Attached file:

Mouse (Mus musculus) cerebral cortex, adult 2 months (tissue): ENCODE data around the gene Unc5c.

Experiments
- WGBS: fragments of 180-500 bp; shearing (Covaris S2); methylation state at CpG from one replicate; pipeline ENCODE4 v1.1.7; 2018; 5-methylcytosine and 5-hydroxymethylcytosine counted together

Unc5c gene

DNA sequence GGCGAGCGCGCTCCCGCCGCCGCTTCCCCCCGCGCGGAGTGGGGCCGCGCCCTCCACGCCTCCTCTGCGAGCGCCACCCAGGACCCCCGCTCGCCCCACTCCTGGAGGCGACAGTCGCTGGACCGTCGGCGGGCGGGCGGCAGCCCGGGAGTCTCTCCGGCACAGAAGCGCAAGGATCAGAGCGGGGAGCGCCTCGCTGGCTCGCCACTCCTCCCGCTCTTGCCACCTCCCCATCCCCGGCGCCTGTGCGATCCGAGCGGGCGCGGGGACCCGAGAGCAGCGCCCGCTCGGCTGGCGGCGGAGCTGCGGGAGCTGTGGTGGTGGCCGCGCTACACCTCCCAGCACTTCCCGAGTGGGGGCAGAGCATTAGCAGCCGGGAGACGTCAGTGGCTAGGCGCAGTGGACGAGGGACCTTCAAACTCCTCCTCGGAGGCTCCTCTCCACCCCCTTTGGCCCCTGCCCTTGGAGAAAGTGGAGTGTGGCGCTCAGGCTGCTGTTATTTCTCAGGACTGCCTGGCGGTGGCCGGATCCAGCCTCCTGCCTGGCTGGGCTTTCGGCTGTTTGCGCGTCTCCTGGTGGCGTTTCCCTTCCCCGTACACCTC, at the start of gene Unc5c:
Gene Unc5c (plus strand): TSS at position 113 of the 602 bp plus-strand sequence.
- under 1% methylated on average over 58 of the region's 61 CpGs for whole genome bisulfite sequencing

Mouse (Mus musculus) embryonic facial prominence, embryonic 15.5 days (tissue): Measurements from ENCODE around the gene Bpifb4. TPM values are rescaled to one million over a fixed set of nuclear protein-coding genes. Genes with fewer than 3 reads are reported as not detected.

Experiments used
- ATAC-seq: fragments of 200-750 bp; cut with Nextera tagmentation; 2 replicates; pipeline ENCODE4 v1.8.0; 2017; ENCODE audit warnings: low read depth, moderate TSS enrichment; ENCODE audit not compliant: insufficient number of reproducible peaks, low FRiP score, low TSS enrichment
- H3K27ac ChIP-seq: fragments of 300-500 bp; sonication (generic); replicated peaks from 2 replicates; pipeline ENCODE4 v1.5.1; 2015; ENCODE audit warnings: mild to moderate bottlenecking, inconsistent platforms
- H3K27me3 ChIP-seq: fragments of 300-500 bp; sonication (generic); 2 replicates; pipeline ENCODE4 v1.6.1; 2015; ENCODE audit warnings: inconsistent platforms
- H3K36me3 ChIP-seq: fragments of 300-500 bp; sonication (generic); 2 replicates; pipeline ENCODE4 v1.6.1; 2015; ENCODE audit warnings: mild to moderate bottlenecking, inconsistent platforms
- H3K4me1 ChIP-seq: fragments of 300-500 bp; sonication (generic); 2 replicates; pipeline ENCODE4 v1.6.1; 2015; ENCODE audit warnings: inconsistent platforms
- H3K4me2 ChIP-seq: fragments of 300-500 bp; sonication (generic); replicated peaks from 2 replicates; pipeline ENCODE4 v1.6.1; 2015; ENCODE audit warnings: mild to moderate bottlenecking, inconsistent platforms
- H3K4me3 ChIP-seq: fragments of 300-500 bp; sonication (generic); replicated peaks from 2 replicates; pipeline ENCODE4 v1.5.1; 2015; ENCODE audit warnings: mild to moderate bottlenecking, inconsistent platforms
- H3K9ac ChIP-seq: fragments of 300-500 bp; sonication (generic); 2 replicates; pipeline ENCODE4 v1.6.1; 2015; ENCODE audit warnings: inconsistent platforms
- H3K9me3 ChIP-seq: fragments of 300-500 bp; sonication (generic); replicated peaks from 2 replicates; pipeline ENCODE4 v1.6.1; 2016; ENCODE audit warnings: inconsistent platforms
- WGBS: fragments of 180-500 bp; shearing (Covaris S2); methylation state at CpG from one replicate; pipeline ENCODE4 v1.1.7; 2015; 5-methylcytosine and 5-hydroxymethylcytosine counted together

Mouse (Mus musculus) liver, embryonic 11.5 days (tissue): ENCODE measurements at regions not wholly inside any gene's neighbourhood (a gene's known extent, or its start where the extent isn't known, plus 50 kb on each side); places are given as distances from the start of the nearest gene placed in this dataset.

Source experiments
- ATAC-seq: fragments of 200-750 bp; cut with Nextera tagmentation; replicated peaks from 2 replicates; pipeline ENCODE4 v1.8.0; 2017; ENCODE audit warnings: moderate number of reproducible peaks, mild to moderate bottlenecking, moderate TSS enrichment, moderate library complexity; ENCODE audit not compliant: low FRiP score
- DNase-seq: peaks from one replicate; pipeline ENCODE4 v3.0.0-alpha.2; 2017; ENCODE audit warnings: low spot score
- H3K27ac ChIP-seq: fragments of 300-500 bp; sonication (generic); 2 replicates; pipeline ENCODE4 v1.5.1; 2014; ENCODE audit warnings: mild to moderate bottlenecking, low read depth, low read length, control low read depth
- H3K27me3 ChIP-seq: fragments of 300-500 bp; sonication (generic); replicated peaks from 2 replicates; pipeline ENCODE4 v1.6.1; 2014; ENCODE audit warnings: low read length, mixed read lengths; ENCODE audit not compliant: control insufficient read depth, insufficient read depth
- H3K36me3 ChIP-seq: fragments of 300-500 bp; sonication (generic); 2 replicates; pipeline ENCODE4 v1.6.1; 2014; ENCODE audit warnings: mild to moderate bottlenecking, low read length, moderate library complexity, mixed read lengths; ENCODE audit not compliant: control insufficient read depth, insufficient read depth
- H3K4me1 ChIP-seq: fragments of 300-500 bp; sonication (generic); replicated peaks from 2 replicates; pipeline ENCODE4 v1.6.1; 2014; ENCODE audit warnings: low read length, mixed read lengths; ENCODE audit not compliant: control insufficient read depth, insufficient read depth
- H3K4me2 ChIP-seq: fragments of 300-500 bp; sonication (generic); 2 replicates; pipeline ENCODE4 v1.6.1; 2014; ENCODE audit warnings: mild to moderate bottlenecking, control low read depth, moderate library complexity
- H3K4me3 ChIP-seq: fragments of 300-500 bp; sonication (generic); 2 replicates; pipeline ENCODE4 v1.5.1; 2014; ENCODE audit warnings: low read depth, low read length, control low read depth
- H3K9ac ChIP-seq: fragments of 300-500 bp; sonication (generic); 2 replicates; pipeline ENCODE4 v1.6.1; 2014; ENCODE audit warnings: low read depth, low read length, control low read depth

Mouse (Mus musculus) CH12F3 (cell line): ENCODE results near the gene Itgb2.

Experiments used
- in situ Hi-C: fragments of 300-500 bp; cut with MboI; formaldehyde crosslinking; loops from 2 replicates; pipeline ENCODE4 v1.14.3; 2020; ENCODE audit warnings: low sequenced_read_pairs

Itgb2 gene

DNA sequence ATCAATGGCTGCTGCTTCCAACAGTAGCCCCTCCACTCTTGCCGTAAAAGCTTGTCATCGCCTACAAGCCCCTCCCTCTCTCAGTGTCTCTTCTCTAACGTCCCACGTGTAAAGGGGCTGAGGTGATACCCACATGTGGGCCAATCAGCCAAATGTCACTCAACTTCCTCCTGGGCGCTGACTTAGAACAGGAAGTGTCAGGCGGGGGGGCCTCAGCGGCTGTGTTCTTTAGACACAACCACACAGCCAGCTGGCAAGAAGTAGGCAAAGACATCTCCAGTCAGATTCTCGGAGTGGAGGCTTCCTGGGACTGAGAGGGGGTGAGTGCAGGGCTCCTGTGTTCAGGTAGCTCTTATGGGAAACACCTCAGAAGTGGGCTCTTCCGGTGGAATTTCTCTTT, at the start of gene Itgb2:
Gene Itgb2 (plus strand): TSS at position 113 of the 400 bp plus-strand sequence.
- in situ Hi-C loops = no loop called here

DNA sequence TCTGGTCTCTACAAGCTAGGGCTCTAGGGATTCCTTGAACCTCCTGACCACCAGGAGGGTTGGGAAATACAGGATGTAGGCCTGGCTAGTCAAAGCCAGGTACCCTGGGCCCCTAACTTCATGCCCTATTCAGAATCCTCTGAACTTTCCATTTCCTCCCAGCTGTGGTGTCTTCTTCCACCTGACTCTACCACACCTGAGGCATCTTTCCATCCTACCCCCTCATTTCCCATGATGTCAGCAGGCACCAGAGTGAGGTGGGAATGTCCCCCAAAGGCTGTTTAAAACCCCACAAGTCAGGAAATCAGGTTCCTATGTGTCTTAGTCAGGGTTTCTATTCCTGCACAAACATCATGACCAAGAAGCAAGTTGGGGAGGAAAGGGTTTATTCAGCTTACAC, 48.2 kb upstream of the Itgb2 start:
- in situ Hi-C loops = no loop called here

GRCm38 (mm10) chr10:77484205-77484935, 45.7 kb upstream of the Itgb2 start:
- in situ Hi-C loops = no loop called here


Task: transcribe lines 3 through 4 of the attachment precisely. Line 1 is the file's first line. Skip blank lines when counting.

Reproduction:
- WGBS: fragments of 180-500 bp; shearing (Covaris S2); methylation state at CpG from one replicate; pipeline ENCODE4 v1.1.7; 2018; 5-methylcytosine and 5-hydroxymethylcytosine counted together

Unc5c gene